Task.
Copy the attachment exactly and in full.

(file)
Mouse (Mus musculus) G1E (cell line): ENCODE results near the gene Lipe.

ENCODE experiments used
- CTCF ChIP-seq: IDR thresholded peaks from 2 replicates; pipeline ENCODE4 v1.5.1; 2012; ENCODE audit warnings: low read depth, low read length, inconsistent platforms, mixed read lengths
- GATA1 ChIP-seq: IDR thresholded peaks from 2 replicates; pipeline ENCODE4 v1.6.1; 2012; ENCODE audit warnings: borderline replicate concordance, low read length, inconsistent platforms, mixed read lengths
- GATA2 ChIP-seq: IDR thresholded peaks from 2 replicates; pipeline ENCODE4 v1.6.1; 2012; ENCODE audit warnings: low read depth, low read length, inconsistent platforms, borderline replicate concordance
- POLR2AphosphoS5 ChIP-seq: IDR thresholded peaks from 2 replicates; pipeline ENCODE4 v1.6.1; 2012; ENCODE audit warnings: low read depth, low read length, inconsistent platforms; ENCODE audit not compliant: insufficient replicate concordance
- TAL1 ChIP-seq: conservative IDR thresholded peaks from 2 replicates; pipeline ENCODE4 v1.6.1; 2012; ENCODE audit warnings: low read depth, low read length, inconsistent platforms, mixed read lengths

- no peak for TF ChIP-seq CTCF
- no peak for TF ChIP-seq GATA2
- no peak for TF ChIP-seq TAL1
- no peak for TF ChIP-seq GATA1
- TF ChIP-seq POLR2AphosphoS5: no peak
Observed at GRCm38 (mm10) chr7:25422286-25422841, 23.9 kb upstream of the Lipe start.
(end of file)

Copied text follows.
Mouse (Mus musculus) G1E (cell line): ENCODE results near the gene Lipe.

ENCODE experiments used
- CTCF ChIP-seq: IDR thresholded peaks from 2 replicates; pipeline ENCODE4 v1.5.1; 2012; ENCODE audit warnings: low read depth, low read length, inconsistent platforms, mixed read lengths
- GATA1 ChIP-seq: IDR thresholded peaks from 2 replicates; pipeline ENCODE4 v1.6.1; 2012; ENCODE audit warnings: borderline replicate concordance, low read length, inconsistent platforms, mixed read lengths
- GATA2 ChIP-seq: IDR thresholded peaks from 2 replicates; pipeline ENCODE4 v1.6.1; 2012; ENCODE audit warnings: low read depth, low read length, inconsistent platforms, borderline replicate concordance
- POLR2AphosphoS5 ChIP-seq: IDR thresholded peaks from 2 replicates; pipeline ENCODE4 v1.6.1; 2012; ENCODE audit warnings: low read depth, low read length, inconsistent platforms; ENCODE audit not compliant: insufficient replicate concordance
- TAL1 ChIP-seq: conservative IDR thresholded peaks from 2 replicates; pipeline ENCODE4 v1.6.1; 2012; ENCODE audit warnings: low read depth, low read length, inconsistent platforms, mixed read lengths

- no peak for TF ChIP-seq CTCF
- no peak for TF ChIP-seq GATA2
- no peak for TF ChIP-seq TAL1
- no peak for TF ChIP-seq GATA1
- TF ChIP-seq POLR2AphosphoS5: no peak
Observed at GRCm38 (mm10) chr7:25422286-25422841, 23.9 kb upstream of the Lipe start.